Mission of the Naturalis barcoding program within the marine expedition at Statia

2 april 2019
Different fish species

We are on a three week expedition on St. Eustatius. This sound great and exciting, which it is, but why are we doing this? What do we do with the species we find? 

Visit the personal website of Arjen Speksnijder.

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Barcoding Statia

To enrich our knowledge about Dutch biodiversity in the overseas territories we perform a barcoding project embedded in the baseline biodiversity measurements on the Island of Sint Eustatius. A DNA and a tissue collection is set up for future DNA analysis. Barcode sequences are determined from selected species to make a DNA based reference database of the biodiversity of the island (S-BOLD). This reference library can be used for future monitoring.

Below water we collect marine invertebrates.  DNA will be extracted from the collected samples for long-term preservation and, if possible, also tissue will be stored. The aim is to acquire as many DNA samples as possible for future research whilst the more costly process of barcoding can be performed on fewer samples answering the current questions.

Arjen is filtering sea water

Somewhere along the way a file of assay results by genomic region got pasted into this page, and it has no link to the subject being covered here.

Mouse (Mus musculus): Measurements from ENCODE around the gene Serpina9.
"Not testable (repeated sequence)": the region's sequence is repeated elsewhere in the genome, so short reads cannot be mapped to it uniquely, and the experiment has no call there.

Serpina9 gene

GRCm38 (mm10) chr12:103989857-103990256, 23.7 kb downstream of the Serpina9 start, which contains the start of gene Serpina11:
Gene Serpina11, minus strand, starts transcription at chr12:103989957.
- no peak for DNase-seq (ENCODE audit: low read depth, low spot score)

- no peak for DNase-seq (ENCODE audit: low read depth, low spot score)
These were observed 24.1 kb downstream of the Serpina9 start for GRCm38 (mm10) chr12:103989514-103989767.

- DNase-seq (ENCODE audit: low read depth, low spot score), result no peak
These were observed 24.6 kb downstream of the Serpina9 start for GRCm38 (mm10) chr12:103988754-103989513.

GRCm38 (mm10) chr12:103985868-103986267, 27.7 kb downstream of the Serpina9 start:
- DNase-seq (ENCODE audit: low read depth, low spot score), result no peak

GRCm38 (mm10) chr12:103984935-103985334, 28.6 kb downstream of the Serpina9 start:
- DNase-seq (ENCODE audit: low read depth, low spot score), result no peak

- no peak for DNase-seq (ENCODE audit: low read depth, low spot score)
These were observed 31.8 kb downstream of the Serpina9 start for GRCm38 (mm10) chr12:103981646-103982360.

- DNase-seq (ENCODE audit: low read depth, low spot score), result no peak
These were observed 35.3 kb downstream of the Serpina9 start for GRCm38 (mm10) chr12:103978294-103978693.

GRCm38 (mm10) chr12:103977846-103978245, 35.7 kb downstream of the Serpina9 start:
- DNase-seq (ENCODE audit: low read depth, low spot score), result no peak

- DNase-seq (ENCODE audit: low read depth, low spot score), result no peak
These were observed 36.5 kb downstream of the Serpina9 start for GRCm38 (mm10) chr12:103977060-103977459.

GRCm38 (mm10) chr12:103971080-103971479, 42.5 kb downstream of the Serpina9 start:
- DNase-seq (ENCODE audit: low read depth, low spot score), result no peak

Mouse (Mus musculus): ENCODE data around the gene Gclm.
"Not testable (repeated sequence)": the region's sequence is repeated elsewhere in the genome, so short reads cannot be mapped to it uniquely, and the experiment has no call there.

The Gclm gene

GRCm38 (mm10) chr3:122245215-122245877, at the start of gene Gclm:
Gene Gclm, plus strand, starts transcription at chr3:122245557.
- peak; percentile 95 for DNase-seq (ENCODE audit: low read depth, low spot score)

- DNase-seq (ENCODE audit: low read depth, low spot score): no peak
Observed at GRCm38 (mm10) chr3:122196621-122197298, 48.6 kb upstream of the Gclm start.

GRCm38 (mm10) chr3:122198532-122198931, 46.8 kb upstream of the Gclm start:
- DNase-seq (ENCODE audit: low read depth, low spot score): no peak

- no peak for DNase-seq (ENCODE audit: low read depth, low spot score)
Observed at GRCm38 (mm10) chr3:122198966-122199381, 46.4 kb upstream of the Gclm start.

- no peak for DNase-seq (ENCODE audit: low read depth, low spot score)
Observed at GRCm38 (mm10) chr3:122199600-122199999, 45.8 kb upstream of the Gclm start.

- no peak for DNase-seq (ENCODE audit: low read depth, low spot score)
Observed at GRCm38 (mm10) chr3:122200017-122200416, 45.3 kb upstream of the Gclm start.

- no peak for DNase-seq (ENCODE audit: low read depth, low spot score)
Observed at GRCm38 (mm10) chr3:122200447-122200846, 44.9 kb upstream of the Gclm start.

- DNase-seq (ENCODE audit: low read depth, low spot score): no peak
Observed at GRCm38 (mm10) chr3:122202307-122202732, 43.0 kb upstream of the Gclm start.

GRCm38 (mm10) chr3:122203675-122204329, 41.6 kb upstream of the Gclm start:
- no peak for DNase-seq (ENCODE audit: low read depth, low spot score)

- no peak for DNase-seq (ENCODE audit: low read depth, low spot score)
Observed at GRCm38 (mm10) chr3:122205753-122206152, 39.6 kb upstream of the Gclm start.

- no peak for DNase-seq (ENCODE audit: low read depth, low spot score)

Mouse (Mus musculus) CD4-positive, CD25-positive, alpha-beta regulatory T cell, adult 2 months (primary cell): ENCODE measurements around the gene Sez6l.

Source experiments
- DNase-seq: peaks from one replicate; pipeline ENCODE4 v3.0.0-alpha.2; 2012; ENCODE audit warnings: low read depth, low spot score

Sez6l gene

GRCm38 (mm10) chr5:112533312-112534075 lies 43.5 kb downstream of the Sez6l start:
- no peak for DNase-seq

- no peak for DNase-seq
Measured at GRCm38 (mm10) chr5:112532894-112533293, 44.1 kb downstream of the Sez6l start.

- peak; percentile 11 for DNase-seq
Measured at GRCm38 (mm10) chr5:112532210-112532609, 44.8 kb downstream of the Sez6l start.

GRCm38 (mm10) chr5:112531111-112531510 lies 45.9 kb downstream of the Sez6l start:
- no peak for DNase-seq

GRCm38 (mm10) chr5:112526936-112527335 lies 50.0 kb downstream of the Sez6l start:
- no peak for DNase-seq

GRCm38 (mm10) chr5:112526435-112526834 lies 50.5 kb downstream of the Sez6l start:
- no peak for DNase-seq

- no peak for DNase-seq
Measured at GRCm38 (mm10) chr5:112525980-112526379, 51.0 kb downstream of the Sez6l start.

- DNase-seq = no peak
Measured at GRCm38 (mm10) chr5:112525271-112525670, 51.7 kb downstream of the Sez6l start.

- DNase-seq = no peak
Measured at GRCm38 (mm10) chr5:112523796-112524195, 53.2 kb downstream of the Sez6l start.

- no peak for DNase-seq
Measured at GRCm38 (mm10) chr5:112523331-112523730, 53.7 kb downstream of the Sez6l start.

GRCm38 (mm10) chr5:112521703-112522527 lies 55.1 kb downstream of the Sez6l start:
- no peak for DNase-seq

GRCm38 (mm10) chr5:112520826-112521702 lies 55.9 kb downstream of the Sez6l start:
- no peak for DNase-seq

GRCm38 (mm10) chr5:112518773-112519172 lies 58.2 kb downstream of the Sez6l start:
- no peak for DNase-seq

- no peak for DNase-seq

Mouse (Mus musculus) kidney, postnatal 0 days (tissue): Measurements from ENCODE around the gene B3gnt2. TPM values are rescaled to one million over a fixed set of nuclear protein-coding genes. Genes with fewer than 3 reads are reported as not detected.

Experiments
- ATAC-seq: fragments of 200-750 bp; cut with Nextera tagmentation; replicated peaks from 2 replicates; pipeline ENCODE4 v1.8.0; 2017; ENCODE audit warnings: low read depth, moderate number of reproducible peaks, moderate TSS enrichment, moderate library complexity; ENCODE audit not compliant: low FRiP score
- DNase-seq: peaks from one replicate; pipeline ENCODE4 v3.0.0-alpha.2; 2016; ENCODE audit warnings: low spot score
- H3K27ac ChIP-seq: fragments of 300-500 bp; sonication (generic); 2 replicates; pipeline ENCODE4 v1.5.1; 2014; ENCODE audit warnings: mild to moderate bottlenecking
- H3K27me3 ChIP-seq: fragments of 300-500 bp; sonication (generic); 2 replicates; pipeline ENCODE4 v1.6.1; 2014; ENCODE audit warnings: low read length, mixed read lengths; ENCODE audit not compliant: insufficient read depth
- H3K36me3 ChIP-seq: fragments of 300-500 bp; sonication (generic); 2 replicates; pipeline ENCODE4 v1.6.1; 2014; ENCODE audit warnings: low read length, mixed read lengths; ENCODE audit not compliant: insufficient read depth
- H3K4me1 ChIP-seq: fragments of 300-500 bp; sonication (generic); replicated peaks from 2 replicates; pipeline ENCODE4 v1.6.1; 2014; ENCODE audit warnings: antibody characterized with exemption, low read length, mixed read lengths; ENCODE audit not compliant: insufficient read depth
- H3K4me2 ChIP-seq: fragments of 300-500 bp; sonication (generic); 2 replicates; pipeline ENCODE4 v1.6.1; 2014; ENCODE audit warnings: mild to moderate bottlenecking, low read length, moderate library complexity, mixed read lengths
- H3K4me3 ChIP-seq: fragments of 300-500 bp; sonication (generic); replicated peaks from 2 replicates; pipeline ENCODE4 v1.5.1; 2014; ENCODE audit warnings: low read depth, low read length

eDNA sampling for metabarcode analysis

Modern techniques like metabarcoding of CO1, ITS and matK of environmental DNA by next generation sequencing enables us to analyze total biodiversity in a given dimension and time point. Meta-analysis of eDNA data enables us to relate diversity, interactions and community changes through different dimensions and time. At Statia we will assess below-surface biodiversity. These biodiversity assessments can be set up for human impact studies on fragile islands and coastal waters in general. The main scientific question lies in the discovery of new species and  interactions between communities. Marine sediments are sampled with cores and in the water column by filtration. In addition, filter-feeding invertebrates that attract eDNA are collected.

Arjen is sampling


My program of the day is making 2 dives in the morning in which water and sediment samples are taken.  Like most divers, I monitor the environment, take pictures and maintain a presence-absence list of a selection of species. Filtration of water samples for eDNA analysis are done on the boat. Upon arrival we have lunch and after which we return to the lab for further processing and preservation of the samples. I also assist in subasampling of collected species. After dinner I do administration of the samples, photographs, presence absence list and regular work email. Furthermore I support people in their administration for the subsampling. From each subsampled voucher we have an insitu photo or a lab photo plus environmental data. To arrange this for 20 people requires some tight organisation. We get up at 6 am and the dive briefing starts at 8 am. I hit the bed at 23 pm when some other people are still working in the lab. This field trip is a very inspiring experience and also a complex enterprise. But for the barcoding program and eDNA analysis we think we have a optimal protocol put in place during this expedition. We thank our expedition members for their support.

Samping from a sponge

Written by Arjen Speksnijder, Head of laboratories